Oct 7, 2019

The amount of voluntary renewable energy purchases keeps rising

The amount of renewable electricity being bought voluntarily has increased nearly 300% since 2010, according to new data from the Energy Department’s National Renewable Energy Laboratory.

Data: National Renewable Energy Laboratory; Chart: Naema Ahmed/Axios

Why it matters: The trend reflects the increasing availability and affordability of wind and solar electricity, energy sources that have grown from almost nothing a decade ago to nearly 9% of all electricity today.

By the numbers: In 2018, 134 million megawatt hours of renewable electricity — mostly wind and solar — were purchased above and beyond state-level mandates. That's about 3% of all electricity sales in the U.S.

One level deeper: Companies, led by Big Tech firms, are the biggest buyers of the power, but 75% of all customers are actually individuals buying tiny amounts of electricity.

Go deeper: How I'm trying to get greener and cheaper electricity

Go deeper

How I am trying to get greener and cheaper electricity

Illustration: Aïda Amer/Axios

A growing chorus of companies mostly unknown to the wider public is seeking to convince people you don’t need solar panels on your roof to go green.

The intrigue: Instead of writing about this from afar, I’m experiencing it firsthand and sharing my experience. I have signed up with Arcadia Power, a DC-based startup founded in 2014 that’s leading this sector with a digital focus.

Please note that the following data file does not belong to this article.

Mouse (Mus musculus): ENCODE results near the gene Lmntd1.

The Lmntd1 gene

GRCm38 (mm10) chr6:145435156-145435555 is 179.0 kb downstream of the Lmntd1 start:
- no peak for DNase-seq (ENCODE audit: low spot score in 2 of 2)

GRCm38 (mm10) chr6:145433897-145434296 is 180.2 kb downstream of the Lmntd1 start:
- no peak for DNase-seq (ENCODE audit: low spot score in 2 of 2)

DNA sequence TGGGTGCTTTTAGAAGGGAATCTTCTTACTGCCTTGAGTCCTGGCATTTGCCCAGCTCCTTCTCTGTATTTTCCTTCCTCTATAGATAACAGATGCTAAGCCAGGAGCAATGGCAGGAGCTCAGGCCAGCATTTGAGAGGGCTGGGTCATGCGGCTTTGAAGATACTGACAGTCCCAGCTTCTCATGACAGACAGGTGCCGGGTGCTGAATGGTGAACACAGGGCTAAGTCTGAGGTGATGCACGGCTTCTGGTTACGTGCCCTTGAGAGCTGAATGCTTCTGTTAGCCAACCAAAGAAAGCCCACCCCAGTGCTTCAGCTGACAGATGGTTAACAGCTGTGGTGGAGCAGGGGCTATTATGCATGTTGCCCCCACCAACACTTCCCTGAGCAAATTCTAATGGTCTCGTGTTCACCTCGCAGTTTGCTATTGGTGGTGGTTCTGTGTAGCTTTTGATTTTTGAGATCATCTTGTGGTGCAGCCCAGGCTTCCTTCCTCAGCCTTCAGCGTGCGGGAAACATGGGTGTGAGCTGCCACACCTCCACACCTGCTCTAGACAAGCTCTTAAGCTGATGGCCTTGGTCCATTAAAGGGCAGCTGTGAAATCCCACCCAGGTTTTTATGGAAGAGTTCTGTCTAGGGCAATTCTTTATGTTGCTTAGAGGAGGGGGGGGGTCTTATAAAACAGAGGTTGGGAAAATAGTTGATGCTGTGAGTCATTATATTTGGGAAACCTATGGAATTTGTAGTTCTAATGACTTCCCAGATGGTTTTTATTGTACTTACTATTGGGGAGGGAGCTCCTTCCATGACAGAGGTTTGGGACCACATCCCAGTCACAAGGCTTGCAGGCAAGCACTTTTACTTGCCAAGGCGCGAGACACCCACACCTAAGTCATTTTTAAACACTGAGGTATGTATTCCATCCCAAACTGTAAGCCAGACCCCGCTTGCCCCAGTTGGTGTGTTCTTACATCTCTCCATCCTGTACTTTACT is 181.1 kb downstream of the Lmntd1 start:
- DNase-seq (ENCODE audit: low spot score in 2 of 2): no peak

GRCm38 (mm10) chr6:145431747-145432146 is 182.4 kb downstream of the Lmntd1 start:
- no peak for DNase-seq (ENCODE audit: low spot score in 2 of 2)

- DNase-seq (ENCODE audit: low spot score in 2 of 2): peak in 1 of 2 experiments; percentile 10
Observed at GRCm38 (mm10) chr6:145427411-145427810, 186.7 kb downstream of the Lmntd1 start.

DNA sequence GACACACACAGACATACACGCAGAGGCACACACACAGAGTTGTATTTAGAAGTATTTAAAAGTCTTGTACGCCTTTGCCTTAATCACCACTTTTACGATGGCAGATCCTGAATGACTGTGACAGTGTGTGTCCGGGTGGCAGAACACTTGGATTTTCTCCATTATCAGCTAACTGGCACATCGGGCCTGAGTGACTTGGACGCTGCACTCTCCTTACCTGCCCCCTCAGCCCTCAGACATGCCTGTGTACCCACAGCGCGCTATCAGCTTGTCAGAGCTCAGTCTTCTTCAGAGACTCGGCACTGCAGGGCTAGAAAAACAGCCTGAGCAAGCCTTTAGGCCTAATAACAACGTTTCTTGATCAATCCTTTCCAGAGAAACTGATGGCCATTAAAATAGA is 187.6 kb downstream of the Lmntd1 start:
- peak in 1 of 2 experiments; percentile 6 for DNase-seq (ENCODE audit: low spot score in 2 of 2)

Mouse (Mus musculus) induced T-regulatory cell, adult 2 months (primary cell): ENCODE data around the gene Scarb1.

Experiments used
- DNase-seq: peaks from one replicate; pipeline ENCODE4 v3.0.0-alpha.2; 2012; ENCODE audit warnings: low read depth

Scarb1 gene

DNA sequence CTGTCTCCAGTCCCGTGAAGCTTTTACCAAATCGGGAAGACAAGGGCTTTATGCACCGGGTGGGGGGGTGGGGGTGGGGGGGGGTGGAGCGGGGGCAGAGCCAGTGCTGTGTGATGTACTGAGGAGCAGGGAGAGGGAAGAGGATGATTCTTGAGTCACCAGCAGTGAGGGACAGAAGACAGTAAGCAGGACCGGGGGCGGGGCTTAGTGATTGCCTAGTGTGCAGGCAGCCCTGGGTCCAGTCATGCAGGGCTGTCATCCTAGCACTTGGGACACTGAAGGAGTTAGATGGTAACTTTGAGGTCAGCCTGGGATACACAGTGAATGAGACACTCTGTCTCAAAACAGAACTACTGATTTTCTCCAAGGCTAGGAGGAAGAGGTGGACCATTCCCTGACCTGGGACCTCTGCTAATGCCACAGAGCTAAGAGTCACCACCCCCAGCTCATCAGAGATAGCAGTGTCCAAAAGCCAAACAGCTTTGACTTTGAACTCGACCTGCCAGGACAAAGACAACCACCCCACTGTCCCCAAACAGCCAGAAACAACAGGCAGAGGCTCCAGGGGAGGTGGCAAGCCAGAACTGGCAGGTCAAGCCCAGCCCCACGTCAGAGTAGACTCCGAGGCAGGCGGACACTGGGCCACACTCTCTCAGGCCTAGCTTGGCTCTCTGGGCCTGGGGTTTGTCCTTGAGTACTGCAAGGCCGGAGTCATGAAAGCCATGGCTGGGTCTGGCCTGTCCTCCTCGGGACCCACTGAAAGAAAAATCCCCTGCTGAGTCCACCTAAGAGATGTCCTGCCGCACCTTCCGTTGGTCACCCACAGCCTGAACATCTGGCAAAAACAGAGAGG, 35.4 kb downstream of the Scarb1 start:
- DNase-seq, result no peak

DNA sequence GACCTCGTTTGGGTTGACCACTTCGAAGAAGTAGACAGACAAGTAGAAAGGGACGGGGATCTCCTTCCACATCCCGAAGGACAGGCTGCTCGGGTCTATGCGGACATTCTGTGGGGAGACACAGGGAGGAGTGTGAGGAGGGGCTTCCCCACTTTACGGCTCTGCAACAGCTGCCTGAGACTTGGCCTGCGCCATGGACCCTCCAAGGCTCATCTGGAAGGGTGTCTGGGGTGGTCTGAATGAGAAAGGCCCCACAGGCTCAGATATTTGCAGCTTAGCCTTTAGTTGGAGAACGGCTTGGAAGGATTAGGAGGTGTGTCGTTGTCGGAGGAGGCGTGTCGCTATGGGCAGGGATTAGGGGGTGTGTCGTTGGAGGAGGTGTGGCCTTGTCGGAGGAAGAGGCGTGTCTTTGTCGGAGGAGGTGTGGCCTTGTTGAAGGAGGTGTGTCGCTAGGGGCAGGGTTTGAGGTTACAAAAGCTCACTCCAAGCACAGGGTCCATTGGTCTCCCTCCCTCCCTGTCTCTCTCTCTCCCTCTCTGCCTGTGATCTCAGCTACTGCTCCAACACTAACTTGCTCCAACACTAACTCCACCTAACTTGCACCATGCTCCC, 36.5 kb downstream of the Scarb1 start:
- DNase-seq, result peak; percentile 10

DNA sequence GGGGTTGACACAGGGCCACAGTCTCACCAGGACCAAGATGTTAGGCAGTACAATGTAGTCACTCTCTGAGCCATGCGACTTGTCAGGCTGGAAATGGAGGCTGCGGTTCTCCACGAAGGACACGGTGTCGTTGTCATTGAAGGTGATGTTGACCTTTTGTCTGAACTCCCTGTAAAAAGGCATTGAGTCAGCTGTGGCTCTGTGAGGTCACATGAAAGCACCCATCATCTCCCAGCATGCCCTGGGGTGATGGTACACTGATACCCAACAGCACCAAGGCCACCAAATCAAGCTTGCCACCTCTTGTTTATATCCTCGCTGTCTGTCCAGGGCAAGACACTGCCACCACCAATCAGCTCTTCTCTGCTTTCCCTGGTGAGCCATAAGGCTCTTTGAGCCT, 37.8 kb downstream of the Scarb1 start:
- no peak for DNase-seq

Go deeperArrowOct 7, 2019

Americans are using less electricity thanks to LED light bulbs

Photo: Carmen Jaspersen/picture alliance/Getty Images

American residential electric use has been declining since 2010 because more households made the switch to LED light bulbs, reports the Wall Street Journal.

Why it matters: The annual changes in electricity use aren't massive, but they will likely have significant impacts on household budgets, the environment and energy markets.

Go deeperArrowOct 11, 2019

IEA hails offshore wind for battling global carbon emissions

Offshore wind power is poised to grow rapidly and fill an important role in the world's renewable electricity mix, a new International Energy Agency report found.

What’s new: Although offshore wind provides just 0.3% of global electricity today, IEA predicts within about two decades it will increase at least 15-fold and make up between 3.1% to 5.4%, depending on how aggressively countries enact policies to cut greenhouse gas emissions.

Go deeperArrowOct 25, 2019